with epilepsy have to wait for up to two years to see a specialist in
the Republic of Ireland, a parliamentary committee has heard.
The Brainwave support organisation told the all-party body that the
state had less than half of the recommended number of neurologists.
Ava Battles, Director of Services, said: "You're talking about somebody
who has to drive from Donegal to Dublin and they have to wait for two
years to get that first appointment.
"That's a serious gap in services. You're also talking about all the
other difficulties for that individual. For that period of time they
are being managed by their GP who does not have specialist expertise in
addition, the Oireachtas committee has said it will call the Irish
Medicines Board (IMB) to explain its policy of licensing generic drugs
as substitutes for brand-name drugs in the treatment of epilepsy.
Oireachtas Joint Committee on Health and Children was told the use of
generic drugs could cause "serious damage to every aspect" of the lives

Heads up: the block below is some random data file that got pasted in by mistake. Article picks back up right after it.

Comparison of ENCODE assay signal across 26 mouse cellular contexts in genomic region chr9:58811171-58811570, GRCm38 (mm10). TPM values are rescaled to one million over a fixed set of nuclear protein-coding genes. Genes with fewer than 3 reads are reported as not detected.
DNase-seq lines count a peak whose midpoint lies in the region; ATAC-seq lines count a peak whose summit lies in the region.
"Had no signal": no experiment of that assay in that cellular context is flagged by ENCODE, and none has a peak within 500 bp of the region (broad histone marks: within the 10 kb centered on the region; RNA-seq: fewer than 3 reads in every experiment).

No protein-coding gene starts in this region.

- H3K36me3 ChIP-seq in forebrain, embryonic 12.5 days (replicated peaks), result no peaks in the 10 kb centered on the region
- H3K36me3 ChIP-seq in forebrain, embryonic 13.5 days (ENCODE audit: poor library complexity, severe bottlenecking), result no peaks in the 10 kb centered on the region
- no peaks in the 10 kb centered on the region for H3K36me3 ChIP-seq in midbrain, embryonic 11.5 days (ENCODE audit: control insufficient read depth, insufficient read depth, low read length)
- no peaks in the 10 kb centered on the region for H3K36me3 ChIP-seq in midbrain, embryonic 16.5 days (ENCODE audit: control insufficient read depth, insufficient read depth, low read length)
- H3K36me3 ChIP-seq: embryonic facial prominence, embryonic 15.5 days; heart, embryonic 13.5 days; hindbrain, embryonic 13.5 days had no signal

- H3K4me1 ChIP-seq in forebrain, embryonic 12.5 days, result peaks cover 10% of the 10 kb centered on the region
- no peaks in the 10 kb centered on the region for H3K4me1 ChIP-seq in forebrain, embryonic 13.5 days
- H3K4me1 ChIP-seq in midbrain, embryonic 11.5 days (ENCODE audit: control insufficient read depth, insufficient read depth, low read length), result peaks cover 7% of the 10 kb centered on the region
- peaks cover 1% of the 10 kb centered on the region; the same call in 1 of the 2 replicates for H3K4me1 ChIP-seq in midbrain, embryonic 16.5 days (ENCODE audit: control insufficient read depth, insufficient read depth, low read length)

of people with epilepsy.
Maloney, the chairman of the committee, said he would invite the IMB to
address it following a call from member Dr Jimmy Devins to do so.
Devins said it was "huge information" to him that the IMB could license
generic drugs as substitutes for brand-name anti-epileptic drugs (AEDs)
and that key ingredients of the brand-name AED could vary by as much as
twenty per cent in the generic drug.
chief executive, Michael Glynn, told the committee this was causing
enormous anxiety to people with epilepsy as it was vital that the
combination of AEDs they took remained constant. Otherwise their
seizures could return, potentially affecting their work, their right to
hold a driving licence and their quality of life.
said pharmacists and GPs often did not know of the potential dangers of
switching a branded AED for a cheaper generic version and called for a
"change in the law protecting AEDs from inappropriate switching".